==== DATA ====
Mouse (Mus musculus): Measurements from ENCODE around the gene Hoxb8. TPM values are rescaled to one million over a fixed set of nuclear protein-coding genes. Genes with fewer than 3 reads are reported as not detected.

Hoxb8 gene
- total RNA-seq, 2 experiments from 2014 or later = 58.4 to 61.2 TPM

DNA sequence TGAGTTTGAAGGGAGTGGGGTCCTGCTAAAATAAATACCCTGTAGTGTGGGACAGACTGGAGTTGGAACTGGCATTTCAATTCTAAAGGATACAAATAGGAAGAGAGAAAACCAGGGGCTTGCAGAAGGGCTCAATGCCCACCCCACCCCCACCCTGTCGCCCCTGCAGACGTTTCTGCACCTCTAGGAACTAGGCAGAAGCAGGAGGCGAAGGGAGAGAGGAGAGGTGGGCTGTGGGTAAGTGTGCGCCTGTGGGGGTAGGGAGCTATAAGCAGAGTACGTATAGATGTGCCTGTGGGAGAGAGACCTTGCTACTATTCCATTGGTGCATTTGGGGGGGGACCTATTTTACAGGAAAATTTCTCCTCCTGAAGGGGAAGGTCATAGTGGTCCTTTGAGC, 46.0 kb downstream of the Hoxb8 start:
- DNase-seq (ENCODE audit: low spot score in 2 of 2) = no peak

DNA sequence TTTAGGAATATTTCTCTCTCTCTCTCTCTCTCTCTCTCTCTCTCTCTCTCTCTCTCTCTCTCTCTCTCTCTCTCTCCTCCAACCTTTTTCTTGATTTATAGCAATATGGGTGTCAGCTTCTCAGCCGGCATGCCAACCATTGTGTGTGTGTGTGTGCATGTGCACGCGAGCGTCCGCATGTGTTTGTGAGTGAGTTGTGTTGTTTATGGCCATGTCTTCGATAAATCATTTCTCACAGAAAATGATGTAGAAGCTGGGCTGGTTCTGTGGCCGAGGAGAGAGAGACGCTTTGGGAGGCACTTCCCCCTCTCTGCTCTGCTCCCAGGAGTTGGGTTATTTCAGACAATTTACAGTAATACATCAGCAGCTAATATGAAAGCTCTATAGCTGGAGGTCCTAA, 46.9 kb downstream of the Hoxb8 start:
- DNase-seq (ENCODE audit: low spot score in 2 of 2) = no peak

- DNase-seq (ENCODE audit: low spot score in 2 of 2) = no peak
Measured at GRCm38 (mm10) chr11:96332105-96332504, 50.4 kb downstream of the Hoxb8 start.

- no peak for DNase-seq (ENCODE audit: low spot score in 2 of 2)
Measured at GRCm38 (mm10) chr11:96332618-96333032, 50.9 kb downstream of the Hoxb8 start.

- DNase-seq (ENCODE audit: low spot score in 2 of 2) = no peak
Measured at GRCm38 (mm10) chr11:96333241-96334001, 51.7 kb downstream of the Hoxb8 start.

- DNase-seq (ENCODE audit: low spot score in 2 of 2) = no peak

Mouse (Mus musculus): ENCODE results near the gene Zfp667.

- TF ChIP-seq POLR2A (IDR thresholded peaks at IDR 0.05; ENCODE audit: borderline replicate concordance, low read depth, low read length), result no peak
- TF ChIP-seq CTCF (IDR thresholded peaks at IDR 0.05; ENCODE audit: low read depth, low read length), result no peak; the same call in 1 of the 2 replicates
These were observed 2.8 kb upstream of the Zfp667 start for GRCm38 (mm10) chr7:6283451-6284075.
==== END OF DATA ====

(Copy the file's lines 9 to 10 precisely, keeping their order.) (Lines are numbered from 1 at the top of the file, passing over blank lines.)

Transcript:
Measured at GRCm38 (mm10) chr11:96332105-96332504, 50.4 kb downstream of the Hoxb8 start.

- no peak for DNase-seq (ENCODE audit: low spot score in 2 of 2)